My reaction to Carly’s story is a mixture of admiration and skepticism. Admiration because this girl has clearly achieved more than anyone thought she would. She has found a way to communicate, she has co-authored a book, and by all accounts she is now attending college. Good for her. And I don’t say that in a snarky, sarcastic way. I say it with all sincerity.

The skepticism arises from her reaction at being rejected as a Cover Girl model. She seems to be of the opinion that (a) Cover Girl rejected her because she has autism, and that (b) the reason Cover Girl should have accepted her is because she has autism.

Let me pause for a moment to say that I’m not intending to start a big debate about media portrayals of beauty. Yes, I know that the models we see on magazine covers have been Photoshopped to Kingdom Come. Yes, I’m aware that real people don’t look like that in real life.

I also know that physical beauty has nothing whatsoever to do with the presence or absence of autism. There are ordinary-looking people with and without autism, and there are absolutely show-stoppingly gorgeous people with and without autism. As the parent of a child with autism, I have heard many insults and unfair stereotypes aimed at people who are on the spectrum. But I have never heard anyone claim that people with autism are ugly.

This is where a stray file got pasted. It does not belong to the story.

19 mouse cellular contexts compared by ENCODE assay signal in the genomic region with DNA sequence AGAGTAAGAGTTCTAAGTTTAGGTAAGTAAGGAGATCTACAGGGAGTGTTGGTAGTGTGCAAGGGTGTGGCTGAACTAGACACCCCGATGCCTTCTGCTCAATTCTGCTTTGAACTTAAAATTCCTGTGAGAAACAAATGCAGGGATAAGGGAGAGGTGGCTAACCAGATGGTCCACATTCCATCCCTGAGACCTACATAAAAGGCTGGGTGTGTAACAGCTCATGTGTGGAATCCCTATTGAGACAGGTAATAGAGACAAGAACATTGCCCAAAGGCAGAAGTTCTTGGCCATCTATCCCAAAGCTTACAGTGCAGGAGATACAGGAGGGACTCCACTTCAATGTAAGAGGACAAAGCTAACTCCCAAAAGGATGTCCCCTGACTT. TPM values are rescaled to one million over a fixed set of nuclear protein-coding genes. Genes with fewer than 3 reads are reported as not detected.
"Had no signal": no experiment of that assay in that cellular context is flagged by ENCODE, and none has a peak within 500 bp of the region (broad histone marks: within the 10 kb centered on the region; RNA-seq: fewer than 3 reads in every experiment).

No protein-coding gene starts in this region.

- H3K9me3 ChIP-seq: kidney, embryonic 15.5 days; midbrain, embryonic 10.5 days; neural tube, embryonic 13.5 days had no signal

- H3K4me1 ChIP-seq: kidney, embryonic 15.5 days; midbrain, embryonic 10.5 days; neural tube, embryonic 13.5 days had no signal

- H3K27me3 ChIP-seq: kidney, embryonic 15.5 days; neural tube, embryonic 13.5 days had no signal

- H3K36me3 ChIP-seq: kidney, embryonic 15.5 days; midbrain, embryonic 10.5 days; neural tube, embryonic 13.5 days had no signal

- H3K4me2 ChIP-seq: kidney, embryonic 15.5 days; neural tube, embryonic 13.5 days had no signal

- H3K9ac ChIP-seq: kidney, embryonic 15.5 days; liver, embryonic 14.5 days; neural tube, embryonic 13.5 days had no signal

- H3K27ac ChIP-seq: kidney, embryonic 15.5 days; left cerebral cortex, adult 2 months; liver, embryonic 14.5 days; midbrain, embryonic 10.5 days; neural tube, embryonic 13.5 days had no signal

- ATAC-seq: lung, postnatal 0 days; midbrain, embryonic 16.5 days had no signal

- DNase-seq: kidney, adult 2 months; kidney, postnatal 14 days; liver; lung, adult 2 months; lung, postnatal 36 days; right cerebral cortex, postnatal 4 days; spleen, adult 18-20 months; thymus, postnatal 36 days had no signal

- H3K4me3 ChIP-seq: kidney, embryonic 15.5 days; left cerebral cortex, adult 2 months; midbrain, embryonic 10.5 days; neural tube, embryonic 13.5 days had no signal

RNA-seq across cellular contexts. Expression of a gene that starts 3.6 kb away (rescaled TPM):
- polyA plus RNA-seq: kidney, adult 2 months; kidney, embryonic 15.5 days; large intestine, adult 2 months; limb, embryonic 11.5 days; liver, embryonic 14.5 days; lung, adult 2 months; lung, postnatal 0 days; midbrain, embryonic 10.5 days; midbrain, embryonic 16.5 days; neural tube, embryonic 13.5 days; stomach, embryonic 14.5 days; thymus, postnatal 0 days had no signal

This leads me to the following question: should Carly Fleischmann be granted a Cover Girl contract in spite of not meeting their physical standards, just because she has autism? I’m no oil painting myself, but I would venture to say that I have just as much inner beauty as Carly does. Why, then, should she have more entitlement to be a Cover Girl model than me? I’ve also overcome challenges and accomplished great things.